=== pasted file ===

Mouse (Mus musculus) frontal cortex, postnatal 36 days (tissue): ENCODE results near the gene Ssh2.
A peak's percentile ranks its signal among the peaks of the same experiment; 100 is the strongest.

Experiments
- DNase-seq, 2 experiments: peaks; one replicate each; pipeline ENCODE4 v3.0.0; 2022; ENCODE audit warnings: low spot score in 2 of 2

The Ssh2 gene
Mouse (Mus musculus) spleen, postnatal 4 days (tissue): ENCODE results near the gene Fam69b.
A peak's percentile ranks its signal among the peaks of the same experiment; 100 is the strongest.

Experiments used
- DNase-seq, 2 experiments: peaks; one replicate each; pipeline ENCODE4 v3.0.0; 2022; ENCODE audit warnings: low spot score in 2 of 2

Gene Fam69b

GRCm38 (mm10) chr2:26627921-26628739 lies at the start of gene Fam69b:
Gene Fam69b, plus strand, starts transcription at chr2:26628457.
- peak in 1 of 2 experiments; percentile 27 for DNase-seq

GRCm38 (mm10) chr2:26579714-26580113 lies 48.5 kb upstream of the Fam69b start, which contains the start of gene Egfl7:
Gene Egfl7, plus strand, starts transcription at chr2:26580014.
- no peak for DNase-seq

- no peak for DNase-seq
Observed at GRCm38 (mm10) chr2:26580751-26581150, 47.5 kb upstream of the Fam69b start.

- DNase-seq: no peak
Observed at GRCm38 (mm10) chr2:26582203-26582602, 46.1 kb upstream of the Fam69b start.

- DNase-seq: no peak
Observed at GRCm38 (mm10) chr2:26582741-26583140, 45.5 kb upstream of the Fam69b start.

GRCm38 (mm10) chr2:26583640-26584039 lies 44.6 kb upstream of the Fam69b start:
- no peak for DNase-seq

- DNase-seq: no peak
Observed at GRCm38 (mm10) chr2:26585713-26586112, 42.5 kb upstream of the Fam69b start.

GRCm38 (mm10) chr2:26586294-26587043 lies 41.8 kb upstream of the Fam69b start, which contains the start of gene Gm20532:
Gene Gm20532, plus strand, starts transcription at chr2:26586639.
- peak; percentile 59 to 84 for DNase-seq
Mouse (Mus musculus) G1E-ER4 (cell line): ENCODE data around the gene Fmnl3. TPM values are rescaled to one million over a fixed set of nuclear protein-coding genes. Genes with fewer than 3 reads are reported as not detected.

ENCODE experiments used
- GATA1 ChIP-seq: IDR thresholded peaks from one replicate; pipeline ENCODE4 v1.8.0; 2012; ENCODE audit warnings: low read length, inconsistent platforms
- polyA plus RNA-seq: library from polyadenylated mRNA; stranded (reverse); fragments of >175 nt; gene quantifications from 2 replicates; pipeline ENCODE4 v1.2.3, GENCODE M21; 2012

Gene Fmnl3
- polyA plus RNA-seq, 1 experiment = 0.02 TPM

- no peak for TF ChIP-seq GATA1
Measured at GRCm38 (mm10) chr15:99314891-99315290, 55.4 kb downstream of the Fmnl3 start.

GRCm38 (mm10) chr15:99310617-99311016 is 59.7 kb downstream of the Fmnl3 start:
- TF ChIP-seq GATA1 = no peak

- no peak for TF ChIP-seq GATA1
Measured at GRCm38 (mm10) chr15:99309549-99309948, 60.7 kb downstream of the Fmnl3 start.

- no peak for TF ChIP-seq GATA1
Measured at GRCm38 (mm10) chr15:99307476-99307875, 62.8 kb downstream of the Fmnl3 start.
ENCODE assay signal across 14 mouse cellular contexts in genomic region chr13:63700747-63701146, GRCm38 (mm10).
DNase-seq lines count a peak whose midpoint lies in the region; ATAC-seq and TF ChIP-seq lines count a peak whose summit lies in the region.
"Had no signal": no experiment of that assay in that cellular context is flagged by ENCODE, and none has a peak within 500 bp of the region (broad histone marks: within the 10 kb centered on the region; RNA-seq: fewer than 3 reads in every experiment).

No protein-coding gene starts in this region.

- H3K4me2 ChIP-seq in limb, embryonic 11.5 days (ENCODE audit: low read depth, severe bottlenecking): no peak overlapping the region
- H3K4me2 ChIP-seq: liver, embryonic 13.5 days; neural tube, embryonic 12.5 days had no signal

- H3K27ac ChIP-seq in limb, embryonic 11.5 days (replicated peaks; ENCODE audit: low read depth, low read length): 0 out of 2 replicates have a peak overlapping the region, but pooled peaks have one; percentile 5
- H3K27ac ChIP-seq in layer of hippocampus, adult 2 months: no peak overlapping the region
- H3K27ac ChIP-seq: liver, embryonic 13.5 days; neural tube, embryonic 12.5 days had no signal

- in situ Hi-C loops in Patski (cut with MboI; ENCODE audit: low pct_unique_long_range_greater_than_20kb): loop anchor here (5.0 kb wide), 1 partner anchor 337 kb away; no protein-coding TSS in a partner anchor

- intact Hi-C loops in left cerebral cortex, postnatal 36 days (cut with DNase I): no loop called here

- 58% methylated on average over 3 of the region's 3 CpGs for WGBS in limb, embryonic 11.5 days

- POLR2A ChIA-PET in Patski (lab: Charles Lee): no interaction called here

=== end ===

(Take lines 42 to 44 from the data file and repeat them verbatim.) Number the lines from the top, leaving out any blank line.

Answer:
- no peak for TF ChIP-seq GATA1
Measured at GRCm38 (mm10) chr15:99307476-99307875, 62.8 kb downstream of the Fmnl3 start.
ENCODE assay signal across 14 mouse cellular contexts in genomic region chr13:63700747-63701146, GRCm38 (mm10).